But as she thought about all that’s going on America today, she was inspired to act on the words that she fervently believes in: “Spread love.” And what better place to spread love than nearby Bridgeport?

She called the superintendent of schools, and offered to celebrate their graduates with “Give a Little Love” hearts. Here’s her message to “06880” readers:

“Next week, 1115 Bridgeport students will graduate from high school. This is an enormous accomplishment. We recognize the obstacles they overcame to achieve success.

“Le Rouge asks for your support in celebrating these graduates. We will make chocolate hearts to celebrate every Bridgeport high school senior. If each Westport graduating senior — or a relative or friend, or perfect stranger — agrees to celebrate 3 Bridgeport students with a $25 sponsorship, we can give our love to the entire community via chocolate hearts.

“We have until next Monday to make this a reality. Click here to help.”

Aarti Khosla’s wonderful chocolates

 


Some youngsters returned to their elementary schools for the first time since March today. It was also their last time at “their” school.

“Moving up” car parades were held for 5th graders around town. This was the scene captured by Kings Highway Elementary School parent Tricia Lau-Lewis.

All 5 kids went to KHS. The youngest will be in 5th grade there next year.

Meanwhile, after the Saugatuck El parade, Carolyn Doan’s family headed to Sunny Daes. They met some Greens Farms Elementary folks there (below).

(Photo/Carolyn Doan)


MoCA Westport shut down in mid-March. But their beautiful Steinway grand piano did not sit idle.

As part of their pandemic programming, they invited accomplished local pianists to perform. They filmed them, and shared the virtual concerts free on their YouTube page.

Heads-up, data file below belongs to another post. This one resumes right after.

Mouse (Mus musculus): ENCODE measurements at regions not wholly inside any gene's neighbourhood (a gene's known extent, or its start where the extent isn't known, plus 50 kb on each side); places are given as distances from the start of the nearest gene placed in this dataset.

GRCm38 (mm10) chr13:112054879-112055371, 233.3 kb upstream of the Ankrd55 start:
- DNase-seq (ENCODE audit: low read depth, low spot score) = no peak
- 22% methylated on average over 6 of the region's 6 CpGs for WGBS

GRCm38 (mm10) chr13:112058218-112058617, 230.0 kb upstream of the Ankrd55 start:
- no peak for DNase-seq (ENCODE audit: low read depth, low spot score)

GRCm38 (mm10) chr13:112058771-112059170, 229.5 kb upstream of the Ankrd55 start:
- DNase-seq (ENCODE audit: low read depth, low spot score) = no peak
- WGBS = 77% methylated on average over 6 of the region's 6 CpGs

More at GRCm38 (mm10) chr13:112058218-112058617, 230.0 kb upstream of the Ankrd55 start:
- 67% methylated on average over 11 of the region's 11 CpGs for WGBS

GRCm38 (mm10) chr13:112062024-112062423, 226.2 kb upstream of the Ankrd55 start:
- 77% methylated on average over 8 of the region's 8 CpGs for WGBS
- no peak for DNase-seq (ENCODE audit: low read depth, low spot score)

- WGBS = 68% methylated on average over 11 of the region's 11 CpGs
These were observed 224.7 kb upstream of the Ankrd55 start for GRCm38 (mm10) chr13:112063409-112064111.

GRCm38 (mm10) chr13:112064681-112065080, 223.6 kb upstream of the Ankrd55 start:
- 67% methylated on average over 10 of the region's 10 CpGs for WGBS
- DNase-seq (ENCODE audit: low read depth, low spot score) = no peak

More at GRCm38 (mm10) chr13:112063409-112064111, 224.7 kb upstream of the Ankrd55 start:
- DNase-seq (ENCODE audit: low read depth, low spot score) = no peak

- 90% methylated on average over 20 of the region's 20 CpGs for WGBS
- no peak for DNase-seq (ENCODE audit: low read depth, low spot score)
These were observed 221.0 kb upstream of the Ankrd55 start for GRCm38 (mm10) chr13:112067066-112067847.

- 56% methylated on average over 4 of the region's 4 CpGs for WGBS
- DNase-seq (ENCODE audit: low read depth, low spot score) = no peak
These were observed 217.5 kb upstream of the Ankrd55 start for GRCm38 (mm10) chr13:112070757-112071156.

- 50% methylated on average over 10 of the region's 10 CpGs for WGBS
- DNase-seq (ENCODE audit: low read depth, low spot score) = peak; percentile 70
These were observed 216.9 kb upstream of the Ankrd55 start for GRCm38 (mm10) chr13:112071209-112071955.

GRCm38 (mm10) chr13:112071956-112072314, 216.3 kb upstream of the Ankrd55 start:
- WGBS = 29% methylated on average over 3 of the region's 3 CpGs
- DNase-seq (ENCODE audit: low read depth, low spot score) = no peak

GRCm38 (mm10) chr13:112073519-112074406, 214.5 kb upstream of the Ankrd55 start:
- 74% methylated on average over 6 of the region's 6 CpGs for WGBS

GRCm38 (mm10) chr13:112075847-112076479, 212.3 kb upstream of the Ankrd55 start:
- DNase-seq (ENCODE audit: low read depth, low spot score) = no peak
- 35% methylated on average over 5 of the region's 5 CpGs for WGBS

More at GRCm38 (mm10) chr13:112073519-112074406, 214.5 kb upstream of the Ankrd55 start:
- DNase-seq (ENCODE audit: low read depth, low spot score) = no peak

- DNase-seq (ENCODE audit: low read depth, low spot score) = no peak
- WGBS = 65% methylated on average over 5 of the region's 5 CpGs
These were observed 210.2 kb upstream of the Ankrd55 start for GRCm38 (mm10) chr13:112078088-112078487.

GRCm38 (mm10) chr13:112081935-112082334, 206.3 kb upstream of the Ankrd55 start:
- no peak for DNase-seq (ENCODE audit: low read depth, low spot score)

Pianists are invited to play music of their choice. Some — like Chris Coogan — are inspired by MoCA’s current Helmut Lang exhibition. He wrote and performed an original piece.

This week’s performance features two Staples students. Patrick Looby and Lucas Lieberman are rising seniors. They played together in November, at Carnegie Hall.

For MoCA they play Aram Khachaturian’s  lively waltz “Masquerade.” Enjoy!


More music news! Drew Angus — the 2007 Staples High School grad profiled recently on “06880” as an example of a gig worker navigating his way through the coronavirus crisis — performs via Zoom this Friday (June 12, 12 noon).

It’s a Westport Senior Center production — but it’s open to everyone who wants to hear the work of this talented young singer/songwriter.

Click here for the Zoom link (meeting ID: 883 1489 6846; password: 2DHJSV). It’s also available on Facebook (click here, or search for Toquet Hall).


Here’s a sight you don’t see every day: Yesterday, a helicopter apparently headed for a landing at Old Mill Beach or Sherwood Island State Park.

If you know the back story, click “Comment” below.


And finally … this is a poignant song at any time. Particularly at graduation. And really particularly this year.

Here’s to the Class of 2020. You haven’t seen each other for a while. But you’ve come a long way from where you began. I hope you see each other for a long time, soon.

COVID Roundup: Main Street Planters; Protest Info; Library Dropoff And Delivery; More


As Westport reopens, the Downtown Merchants Association swings into action.

They’re getting a great response from volunteers eager to help plant and care for 16 barrel planters the WDMA is putting on Main Street. That’s the first of many enhancements, making the area welcoming and inviting.